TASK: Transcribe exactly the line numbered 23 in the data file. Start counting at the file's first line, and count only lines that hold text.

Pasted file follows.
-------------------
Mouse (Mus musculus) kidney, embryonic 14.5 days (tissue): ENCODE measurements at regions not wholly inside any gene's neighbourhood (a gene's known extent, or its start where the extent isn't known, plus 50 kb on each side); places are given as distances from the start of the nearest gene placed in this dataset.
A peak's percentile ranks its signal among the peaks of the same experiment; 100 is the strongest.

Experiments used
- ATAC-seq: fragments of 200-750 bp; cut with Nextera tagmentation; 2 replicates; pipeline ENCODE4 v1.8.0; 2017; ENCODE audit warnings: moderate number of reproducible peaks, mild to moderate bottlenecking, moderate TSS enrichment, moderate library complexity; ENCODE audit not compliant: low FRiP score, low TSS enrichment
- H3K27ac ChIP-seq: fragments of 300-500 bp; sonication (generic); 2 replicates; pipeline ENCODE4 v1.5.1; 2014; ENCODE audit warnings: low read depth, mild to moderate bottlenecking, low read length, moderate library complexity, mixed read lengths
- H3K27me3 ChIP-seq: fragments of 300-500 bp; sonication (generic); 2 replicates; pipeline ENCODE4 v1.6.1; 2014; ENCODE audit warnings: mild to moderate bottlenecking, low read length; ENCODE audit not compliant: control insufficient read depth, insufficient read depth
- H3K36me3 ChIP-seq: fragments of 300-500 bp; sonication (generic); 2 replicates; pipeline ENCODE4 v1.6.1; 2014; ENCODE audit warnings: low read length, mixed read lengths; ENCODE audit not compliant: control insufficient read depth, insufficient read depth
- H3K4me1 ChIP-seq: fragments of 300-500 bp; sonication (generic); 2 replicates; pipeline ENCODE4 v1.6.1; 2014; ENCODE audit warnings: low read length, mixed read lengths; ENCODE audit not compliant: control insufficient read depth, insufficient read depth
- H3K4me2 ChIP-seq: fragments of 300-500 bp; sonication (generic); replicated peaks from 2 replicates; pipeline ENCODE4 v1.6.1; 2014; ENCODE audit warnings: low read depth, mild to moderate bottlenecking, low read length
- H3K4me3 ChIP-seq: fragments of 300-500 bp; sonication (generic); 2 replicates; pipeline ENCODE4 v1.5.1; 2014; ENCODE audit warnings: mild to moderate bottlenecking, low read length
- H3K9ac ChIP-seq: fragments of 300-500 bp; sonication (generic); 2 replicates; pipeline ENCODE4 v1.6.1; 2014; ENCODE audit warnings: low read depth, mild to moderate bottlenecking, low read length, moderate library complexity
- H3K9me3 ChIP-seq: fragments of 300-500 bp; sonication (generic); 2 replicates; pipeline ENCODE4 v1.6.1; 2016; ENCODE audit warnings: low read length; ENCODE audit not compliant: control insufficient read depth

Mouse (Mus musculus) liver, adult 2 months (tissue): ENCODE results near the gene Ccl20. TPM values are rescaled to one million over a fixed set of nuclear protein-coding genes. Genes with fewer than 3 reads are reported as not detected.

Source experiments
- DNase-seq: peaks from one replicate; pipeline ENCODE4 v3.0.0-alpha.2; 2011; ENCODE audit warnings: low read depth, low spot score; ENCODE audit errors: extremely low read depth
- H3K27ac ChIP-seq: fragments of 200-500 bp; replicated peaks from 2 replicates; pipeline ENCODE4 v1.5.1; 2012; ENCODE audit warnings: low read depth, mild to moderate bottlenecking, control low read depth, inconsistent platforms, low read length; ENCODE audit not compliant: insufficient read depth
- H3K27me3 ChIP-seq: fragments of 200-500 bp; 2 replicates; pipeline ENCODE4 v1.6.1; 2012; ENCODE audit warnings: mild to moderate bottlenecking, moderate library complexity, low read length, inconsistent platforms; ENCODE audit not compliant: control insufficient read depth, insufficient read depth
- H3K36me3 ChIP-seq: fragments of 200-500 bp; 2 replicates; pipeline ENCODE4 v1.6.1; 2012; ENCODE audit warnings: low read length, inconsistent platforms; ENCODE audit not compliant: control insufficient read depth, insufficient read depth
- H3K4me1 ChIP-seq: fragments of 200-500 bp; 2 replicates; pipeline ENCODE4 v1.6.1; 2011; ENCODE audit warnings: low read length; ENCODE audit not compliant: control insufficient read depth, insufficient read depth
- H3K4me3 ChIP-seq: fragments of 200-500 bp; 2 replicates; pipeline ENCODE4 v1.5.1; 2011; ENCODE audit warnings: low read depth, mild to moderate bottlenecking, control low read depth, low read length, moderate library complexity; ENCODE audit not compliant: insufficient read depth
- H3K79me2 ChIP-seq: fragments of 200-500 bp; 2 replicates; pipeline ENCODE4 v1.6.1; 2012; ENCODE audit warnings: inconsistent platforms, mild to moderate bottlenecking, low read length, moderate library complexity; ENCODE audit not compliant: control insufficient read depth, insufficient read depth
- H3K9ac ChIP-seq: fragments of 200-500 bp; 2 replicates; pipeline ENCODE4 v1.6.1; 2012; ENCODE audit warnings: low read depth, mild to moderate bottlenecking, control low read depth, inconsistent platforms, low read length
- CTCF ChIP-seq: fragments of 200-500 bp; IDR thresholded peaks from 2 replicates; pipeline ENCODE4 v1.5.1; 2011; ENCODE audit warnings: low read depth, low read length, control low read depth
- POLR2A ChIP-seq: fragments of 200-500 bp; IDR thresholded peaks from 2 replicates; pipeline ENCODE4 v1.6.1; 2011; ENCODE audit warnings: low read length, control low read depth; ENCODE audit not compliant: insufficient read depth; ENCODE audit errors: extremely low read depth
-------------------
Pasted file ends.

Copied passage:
- CTCF ChIP-seq: fragments of 200-500 bp; IDR thresholded peaks from 2 replicates; pipeline ENCODE4 v1.5.1; 2011; ENCODE audit warnings: low read depth, low read length, control low read depth